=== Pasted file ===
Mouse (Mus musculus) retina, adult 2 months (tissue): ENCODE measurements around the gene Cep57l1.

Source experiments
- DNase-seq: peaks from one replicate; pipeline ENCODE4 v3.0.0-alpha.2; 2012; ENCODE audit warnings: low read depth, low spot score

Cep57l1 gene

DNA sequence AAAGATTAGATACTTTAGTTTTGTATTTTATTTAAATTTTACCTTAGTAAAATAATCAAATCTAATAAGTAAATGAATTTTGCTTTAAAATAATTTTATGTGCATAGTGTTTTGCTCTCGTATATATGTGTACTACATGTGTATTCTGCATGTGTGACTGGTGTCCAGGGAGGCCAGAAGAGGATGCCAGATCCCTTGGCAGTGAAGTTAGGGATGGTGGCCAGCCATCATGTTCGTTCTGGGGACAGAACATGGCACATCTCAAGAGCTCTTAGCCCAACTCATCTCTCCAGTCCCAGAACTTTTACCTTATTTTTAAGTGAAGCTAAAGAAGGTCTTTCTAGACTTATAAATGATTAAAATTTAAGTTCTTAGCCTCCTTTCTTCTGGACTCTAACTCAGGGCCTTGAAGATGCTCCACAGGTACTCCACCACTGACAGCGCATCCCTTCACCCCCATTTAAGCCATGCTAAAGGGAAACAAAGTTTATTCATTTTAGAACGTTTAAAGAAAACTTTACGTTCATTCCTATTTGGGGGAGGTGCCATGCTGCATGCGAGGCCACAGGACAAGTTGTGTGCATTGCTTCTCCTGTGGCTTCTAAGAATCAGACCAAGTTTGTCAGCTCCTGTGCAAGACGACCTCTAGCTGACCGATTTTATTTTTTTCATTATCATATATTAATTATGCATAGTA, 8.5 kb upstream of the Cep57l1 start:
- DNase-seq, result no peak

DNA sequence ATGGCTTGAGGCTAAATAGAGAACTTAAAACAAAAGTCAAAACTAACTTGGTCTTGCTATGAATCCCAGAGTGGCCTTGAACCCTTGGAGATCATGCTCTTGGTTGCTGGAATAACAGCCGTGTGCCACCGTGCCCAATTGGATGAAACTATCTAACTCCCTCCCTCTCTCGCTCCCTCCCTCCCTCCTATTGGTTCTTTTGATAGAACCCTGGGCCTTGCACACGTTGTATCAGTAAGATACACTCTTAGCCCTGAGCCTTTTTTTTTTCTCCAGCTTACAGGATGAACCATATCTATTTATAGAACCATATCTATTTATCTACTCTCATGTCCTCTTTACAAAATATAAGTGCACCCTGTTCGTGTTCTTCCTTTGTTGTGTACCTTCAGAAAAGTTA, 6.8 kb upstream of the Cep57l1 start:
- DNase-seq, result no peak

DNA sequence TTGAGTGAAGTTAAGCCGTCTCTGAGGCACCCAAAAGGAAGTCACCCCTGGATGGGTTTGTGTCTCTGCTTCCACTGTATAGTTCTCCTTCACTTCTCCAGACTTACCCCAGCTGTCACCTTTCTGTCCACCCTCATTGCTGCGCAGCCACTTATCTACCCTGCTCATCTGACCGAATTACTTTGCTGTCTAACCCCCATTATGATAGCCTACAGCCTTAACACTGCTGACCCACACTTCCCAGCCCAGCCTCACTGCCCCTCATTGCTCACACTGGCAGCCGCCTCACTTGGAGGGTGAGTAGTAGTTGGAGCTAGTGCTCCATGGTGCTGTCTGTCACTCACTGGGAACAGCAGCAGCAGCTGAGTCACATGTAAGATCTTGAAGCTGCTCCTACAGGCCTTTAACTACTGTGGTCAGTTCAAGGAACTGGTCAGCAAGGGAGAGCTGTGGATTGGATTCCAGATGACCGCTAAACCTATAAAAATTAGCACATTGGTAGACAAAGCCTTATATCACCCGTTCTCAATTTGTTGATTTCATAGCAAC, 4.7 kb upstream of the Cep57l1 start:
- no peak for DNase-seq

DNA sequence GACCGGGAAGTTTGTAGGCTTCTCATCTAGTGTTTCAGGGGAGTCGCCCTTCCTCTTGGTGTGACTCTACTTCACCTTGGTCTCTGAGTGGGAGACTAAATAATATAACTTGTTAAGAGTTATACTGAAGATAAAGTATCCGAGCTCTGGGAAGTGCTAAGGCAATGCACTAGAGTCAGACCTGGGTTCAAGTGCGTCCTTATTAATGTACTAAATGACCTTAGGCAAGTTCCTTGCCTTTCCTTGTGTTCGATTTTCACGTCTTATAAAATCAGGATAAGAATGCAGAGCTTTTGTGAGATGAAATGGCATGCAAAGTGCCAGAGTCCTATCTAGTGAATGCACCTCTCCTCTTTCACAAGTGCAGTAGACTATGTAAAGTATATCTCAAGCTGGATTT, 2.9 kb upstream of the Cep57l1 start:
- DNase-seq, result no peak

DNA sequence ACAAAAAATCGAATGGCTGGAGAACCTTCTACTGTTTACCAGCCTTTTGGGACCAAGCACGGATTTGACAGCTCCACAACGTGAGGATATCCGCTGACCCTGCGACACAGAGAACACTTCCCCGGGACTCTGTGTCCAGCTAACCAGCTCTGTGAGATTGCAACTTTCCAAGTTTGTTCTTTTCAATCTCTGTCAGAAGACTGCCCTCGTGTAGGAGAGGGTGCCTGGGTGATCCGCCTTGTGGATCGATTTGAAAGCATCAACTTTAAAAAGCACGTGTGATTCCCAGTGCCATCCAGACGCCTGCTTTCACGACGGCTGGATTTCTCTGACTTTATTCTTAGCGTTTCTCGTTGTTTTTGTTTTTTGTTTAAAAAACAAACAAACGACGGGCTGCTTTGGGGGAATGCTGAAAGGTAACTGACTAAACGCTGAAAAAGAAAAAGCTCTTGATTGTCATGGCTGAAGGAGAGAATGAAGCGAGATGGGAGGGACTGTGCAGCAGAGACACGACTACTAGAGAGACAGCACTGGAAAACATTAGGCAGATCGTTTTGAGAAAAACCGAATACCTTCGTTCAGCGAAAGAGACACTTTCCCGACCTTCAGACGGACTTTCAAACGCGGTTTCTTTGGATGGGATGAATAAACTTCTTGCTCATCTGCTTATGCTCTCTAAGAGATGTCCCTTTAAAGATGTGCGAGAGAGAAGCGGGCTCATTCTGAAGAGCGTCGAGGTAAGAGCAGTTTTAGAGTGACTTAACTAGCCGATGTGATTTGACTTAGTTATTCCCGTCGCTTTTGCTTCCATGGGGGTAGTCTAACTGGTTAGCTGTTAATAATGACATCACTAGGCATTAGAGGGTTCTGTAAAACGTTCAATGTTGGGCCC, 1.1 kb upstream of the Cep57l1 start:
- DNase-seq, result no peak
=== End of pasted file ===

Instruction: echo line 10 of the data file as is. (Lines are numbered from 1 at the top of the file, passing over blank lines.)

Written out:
- no peak for DNase-seq